And then he, Hitler, decides which side to join in this decisive battle. Wolf's task is to hold out for a few weeks in Italy at any cost. Contacts with the Americans need to continue, but not in a hurry to agree to their terms. With these words, Wolf returned to Italy. It was quite clear to him that Hitler was completely unable to adequately assess the situation and make constructive decisions.

While Wolf was in Berlin, Dulles was also preparing for the complete failure of the entire operation. Lemnicer and Airy, seeing no reason to wait for anything unknown, returned to Caserta.
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  Andrey Bykov

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19:58 12.12.2018

April 16, Soviet troops launched the Berlin offensive.

On April 20, Dulles, to his surprise and displeasure, received an order from the headquarters of the Allied forces (AFHQ) in Caserta: in light of the conflict with the Russians, to curtail the operation and stop all contacts with German emissaries in Switzerland.

Lt. Col. von Schweinitz signs the surrender of the German troops in Northern Italy. In the background is the Sturmbannführer Venner. Caserta, April 29, 1945.

Dulles found himself in an uncertain situation. Wolf at this time had not yet returned from Berlin, and it was not known whether he would return at all. Roosevelt died of a sudden stroke on April 12, and the new President of the United States, Truman, has not yet indicated his attitude towards Operation Sunrise. To rudely break all ties meant to bury all hopes of somehow bringing victory to Italy closer in a bloodless way. To top it off on April 22, Waibel called and gave a message from Parilli: Wolf, Wenner and Wehrmacht Lieutenant Colonel Viktor von Schweinitz (Viktor von Schweinitz) are already on their way to Switzerland, and in Switzerland, they have a power of attorney from Fittinghing to sign the surrender.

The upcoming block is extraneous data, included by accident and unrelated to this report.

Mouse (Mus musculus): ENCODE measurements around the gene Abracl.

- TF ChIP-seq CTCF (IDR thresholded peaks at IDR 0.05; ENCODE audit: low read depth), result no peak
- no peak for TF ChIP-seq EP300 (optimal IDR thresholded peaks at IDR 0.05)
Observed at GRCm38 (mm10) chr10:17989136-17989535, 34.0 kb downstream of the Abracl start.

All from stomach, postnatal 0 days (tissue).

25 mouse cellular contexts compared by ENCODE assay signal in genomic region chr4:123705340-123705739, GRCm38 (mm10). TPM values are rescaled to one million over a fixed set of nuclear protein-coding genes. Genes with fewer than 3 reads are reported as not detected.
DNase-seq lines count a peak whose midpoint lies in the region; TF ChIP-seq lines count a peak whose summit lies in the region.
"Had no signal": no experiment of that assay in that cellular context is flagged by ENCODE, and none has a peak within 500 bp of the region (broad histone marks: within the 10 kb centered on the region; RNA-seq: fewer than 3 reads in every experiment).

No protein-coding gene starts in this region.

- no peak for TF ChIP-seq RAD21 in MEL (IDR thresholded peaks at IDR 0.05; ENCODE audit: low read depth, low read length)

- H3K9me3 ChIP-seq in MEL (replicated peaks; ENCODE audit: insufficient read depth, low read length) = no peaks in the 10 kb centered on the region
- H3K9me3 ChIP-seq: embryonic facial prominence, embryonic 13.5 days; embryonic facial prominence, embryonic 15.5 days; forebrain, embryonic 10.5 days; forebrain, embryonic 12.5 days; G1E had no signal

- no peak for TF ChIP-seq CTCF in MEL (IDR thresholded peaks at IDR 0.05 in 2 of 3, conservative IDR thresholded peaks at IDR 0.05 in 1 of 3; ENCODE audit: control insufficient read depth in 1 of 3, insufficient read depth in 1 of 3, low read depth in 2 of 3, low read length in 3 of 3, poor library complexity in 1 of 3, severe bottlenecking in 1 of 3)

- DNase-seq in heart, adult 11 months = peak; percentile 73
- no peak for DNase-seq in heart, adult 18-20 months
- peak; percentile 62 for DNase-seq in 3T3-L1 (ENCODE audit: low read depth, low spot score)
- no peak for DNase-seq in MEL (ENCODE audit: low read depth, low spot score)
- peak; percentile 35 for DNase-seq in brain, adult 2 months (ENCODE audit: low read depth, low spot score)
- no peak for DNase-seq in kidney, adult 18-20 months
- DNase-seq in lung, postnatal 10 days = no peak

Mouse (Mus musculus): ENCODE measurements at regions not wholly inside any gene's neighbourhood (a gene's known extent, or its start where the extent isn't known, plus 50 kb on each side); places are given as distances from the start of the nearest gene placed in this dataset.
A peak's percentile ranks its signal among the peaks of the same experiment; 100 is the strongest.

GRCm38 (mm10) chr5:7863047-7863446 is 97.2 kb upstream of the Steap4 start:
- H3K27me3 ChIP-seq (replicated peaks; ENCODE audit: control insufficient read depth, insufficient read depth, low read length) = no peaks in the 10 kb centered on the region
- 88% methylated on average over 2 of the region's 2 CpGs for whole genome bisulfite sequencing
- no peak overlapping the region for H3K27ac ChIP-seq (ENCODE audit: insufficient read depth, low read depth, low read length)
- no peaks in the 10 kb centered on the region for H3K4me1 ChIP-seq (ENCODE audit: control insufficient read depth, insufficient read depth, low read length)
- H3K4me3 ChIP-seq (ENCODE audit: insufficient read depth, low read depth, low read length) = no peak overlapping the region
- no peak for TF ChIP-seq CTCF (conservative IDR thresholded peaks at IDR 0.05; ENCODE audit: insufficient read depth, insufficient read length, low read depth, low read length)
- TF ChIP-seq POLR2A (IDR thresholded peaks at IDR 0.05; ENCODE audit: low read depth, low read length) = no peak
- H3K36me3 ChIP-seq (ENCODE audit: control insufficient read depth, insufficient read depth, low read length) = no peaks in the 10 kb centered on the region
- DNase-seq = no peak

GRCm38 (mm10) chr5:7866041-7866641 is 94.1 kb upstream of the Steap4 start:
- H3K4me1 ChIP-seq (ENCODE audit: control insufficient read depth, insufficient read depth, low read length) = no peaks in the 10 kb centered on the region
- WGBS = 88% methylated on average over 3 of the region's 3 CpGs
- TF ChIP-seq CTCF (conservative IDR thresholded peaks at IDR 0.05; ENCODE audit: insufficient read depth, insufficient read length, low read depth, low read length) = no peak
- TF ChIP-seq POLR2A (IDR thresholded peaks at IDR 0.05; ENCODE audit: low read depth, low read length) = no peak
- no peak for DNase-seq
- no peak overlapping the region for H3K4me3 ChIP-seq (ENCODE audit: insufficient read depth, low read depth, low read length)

Dulles requested additional instructions from Alexander and Donovan. Alexander asked Dulles to pull time; he wanted to get Dulles sanctioned at least to check the credentials of the German delegation. From Washington replied that Dulles should in no way do anything that could be interpreted as a continuation of Operation Sunrise; but if the Swiss themselves, on their own initiative, and not as intermediaries, enter into negotiations with the Germans and wish to give Dulles any information, it can be sent to the headquarters in Caserta.

From left to right: Roettiger, Wenner, Gevernitz, Fitinghof, Wolf, Dolman. Bolzano, May 9 or 10, 1945

If with Parilli Dulles could to talking (he was not a German representative and formally the order to stop contacts did not apply to him), then Swiss citizens Waibel and Gusman had to explain themselves to Wolf and Schweinitz. They met in Lucerne. Dulles also came there to be closer to the scene. Through Waibel, he told Wolf that, in view of the recent events, their meetings were terminated, and asked to wait for the solution of the issue by the Allied Command. Dulles was given a power of attorney by Shvaynits, and he forwarded the text to Caserta and Washington by radio.